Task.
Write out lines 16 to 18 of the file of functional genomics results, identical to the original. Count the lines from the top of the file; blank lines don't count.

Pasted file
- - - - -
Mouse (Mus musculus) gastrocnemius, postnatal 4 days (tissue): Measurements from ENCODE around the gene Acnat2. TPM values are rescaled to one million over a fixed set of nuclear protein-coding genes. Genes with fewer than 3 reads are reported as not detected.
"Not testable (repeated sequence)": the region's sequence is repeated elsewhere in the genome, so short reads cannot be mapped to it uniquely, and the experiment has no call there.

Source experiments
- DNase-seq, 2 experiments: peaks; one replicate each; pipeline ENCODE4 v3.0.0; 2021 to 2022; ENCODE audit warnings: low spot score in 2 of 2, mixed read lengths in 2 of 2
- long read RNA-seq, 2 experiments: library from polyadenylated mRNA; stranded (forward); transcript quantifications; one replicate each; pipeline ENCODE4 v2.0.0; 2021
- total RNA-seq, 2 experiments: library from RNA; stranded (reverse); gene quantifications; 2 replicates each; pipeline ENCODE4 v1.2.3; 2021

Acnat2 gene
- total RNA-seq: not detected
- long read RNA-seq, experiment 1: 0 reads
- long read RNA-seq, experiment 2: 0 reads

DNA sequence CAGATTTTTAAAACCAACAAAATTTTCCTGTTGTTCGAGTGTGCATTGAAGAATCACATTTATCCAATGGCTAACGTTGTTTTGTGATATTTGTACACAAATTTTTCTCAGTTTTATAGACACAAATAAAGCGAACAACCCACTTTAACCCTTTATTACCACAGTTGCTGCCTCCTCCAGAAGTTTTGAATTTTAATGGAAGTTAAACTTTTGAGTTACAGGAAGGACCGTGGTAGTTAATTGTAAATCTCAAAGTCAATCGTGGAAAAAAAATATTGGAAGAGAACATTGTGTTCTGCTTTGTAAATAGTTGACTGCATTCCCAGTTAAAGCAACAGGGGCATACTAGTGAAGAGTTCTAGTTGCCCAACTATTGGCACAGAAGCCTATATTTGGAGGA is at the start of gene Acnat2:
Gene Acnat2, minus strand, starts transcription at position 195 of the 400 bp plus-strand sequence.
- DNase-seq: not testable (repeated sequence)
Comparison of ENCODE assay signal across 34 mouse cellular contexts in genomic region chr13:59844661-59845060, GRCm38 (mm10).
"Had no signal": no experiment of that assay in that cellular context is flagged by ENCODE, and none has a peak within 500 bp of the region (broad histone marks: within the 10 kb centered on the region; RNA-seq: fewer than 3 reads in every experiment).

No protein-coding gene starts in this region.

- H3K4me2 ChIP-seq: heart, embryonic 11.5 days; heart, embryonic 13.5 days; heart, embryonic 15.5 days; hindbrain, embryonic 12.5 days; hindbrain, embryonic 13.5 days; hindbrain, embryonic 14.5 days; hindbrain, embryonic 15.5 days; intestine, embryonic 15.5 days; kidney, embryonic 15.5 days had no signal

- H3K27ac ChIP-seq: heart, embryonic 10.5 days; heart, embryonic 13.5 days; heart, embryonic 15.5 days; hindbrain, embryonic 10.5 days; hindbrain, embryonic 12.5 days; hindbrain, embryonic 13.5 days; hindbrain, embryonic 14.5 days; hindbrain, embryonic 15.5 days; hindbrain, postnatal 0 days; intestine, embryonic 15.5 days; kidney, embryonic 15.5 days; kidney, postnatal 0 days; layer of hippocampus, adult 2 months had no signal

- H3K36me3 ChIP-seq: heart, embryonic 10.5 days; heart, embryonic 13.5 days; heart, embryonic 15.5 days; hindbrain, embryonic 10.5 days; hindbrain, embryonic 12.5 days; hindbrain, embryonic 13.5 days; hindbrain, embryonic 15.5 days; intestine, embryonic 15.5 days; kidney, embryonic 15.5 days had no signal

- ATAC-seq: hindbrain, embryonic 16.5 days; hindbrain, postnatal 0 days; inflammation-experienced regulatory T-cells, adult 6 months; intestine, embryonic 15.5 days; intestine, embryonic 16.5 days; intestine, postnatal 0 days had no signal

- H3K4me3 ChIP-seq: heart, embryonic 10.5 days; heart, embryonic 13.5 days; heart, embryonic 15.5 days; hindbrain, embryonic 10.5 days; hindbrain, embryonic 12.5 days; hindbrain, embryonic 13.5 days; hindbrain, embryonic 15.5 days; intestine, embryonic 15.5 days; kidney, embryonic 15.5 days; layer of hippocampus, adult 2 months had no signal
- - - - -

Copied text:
No protein-coding gene starts in this region.

- H3K4me2 ChIP-seq: heart, embryonic 11.5 days; heart, embryonic 13.5 days; heart, embryonic 15.5 days; hindbrain, embryonic 12.5 days; hindbrain, embryonic 13.5 days; hindbrain, embryonic 14.5 days; hindbrain, embryonic 15.5 days; intestine, embryonic 15.5 days; kidney, embryonic 15.5 days had no signal

- H3K27ac ChIP-seq: heart, embryonic 10.5 days; heart, embryonic 13.5 days; heart, embryonic 15.5 days; hindbrain, embryonic 10.5 days; hindbrain, embryonic 12.5 days; hindbrain, embryonic 13.5 days; hindbrain, embryonic 14.5 days; hindbrain, embryonic 15.5 days; hindbrain, postnatal 0 days; intestine, embryonic 15.5 days; kidney, embryonic 15.5 days; kidney, postnatal 0 days; layer of hippocampus, adult 2 months had no signal